Jared Diamond, Pulitzer distinguished author of Collapse and Guns, Germs, and Steel, was in town last week. During an intimate discussion group hosted by Point Park University’s Environmental Journalism Program, an attendee asked who Diamond views as the major influencers on climate change. The “interesting” answer, according to Diamond? Big business. Many corporations, he said, including those with the largest of impacts and footprints, are becoming forces for sustainable development. An op-ed he penned back in 2009 (Will Big Business Save the Earth?) reveals this is not a new revelation for Diamond but rather an observation he has offered for some time. No doubt, we need to have eyes wide open when evaluating corporate actions. Diamond acknowledged such in quipping that even the best companies have their faults. He noted, however, the potent market forces now favoring companies that are doing right by their customers, communities, and the environment.
Points of validation are increasing in frequency. Today’s Sustainable Finance newsletter by Bloomberg carries several insights that add weight to Diamond’s prescience about the marketplace. Examples include the following excerpts.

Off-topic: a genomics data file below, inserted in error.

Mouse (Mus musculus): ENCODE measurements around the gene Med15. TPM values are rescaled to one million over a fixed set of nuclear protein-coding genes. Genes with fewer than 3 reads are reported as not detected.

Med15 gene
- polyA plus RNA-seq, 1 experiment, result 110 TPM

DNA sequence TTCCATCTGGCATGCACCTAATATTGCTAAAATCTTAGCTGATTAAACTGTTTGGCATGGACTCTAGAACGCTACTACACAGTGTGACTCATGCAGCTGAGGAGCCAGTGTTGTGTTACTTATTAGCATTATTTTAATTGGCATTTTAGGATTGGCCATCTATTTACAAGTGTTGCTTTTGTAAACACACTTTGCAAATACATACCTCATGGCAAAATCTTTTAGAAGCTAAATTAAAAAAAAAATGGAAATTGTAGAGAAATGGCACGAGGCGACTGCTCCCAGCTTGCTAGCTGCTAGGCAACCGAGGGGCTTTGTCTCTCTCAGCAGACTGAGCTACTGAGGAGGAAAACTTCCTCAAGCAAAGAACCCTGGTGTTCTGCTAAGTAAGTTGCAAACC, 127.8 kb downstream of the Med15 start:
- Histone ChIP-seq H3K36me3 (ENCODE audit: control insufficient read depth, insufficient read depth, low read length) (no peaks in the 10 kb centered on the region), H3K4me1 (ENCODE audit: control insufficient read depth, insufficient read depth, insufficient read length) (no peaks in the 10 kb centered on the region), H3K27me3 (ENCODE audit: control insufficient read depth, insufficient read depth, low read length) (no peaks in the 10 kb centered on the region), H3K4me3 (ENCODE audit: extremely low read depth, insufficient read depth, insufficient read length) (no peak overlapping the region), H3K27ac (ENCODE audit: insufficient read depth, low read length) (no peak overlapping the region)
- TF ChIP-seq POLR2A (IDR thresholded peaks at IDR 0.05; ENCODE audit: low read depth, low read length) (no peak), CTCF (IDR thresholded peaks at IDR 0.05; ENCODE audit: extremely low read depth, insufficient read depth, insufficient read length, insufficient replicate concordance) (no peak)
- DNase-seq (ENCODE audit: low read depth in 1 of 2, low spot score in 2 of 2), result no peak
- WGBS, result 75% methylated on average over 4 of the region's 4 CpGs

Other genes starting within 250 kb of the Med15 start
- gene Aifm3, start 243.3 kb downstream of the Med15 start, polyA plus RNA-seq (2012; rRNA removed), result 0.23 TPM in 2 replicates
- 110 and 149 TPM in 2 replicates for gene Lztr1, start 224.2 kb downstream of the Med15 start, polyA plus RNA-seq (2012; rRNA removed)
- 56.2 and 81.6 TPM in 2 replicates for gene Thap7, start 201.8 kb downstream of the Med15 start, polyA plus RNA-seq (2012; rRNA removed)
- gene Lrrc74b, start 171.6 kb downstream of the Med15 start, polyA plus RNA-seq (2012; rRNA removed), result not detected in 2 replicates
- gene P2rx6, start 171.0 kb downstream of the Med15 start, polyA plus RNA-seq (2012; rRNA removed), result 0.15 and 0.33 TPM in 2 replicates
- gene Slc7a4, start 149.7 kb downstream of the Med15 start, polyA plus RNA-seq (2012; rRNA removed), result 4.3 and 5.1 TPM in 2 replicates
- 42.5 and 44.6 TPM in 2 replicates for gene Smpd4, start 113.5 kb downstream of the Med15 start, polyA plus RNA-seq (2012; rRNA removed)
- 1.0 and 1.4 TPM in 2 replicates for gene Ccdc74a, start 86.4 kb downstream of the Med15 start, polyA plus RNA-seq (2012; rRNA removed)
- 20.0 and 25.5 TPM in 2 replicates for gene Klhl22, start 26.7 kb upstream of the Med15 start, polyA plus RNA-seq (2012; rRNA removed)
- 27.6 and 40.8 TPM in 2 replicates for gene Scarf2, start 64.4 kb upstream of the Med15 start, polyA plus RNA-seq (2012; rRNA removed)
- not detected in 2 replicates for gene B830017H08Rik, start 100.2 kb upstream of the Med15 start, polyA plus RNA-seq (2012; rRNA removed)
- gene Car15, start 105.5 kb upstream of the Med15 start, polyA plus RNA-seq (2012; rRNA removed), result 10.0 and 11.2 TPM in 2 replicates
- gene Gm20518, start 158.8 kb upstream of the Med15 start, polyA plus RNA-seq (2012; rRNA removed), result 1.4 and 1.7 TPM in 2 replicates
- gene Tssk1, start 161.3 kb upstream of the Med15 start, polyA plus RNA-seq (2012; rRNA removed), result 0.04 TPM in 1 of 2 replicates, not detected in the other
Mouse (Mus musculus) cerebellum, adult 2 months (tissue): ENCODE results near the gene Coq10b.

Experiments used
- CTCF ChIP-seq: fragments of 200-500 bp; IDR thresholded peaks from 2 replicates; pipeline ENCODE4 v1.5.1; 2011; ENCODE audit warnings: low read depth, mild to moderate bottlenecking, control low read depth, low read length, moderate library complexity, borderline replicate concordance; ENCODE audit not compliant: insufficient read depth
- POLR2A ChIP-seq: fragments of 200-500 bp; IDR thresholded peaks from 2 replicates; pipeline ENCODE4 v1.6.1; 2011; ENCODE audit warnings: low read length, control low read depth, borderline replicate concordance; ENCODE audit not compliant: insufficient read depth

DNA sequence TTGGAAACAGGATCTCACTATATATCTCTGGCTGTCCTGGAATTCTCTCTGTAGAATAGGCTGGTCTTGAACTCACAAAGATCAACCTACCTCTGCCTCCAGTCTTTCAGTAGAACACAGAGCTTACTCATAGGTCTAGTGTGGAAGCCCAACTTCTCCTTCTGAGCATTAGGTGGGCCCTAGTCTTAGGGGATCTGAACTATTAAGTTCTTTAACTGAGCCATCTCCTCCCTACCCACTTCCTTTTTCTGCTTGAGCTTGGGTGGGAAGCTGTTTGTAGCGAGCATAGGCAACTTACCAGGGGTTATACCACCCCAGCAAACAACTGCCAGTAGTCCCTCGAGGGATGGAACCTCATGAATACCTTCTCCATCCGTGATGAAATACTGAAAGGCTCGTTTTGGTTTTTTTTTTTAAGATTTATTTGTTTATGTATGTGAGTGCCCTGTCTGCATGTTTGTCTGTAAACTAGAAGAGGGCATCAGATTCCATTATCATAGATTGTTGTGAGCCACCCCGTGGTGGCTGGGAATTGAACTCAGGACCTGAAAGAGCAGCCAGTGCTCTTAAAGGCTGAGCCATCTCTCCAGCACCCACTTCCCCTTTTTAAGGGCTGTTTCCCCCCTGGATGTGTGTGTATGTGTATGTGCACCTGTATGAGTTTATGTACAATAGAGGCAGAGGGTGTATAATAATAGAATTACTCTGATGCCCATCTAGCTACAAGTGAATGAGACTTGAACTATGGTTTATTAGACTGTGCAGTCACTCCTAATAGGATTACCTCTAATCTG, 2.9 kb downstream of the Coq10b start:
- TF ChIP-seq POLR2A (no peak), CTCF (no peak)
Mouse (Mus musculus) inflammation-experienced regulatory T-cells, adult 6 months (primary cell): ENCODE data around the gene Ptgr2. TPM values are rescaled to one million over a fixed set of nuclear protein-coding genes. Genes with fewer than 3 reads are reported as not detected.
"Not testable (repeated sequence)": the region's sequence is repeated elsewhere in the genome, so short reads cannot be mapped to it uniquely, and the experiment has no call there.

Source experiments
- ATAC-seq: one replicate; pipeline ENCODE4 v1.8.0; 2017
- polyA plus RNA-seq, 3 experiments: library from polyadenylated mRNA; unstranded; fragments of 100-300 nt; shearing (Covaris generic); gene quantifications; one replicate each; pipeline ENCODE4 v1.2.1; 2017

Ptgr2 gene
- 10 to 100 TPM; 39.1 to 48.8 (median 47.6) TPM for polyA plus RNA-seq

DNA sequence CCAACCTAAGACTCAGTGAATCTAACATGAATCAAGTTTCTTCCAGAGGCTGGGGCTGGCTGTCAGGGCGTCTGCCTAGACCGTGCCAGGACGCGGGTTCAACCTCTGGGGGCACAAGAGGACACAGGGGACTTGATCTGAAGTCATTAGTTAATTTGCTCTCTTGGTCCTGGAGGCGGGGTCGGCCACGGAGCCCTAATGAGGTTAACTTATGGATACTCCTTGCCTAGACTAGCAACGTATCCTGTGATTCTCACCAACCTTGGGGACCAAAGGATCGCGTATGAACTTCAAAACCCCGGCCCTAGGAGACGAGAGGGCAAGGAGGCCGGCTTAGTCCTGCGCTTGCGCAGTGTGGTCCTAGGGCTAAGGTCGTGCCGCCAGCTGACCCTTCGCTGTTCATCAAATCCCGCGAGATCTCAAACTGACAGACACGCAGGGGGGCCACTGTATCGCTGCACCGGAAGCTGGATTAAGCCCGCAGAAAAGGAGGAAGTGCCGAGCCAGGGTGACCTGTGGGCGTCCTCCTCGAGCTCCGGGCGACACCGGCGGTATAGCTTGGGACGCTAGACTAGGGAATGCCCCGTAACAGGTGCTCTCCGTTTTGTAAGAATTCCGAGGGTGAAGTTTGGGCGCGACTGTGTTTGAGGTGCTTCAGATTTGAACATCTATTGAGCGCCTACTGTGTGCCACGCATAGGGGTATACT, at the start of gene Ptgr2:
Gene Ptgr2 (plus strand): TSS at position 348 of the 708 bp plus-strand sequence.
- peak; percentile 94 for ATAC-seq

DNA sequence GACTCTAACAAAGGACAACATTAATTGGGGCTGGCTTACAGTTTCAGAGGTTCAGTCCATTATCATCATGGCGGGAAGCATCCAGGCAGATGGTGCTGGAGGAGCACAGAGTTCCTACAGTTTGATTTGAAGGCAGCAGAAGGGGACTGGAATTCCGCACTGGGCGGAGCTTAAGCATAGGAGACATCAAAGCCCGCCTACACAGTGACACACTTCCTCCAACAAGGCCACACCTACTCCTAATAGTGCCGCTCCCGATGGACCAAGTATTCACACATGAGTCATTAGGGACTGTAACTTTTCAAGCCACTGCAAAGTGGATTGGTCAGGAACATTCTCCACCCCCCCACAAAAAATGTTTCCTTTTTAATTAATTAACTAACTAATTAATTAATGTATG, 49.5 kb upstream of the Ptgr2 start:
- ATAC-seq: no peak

- “Funds worth $27 trillion that comprise 60 percent of the world’s biggest investors are considering climate change when making investment decisions, according to the Asset Owners Disclosure Project.”
- “New York City’s five public employee pension funds, which manage $175 billion in assets, began a new search April 22 to hire low-carbon and sustainable index managers.”
- “Wind and solar are about to become unstoppable, natural gas and oil production are approaching their peak, and electric cars and batteries for the grid are waiting to take over.”
These tidbits, in step with Jared Diamond’s examples of where profit and responsibility are lining up, represent a gradual reordering of capitalism whereby sustainability is rising to ultimately be THE bottom line.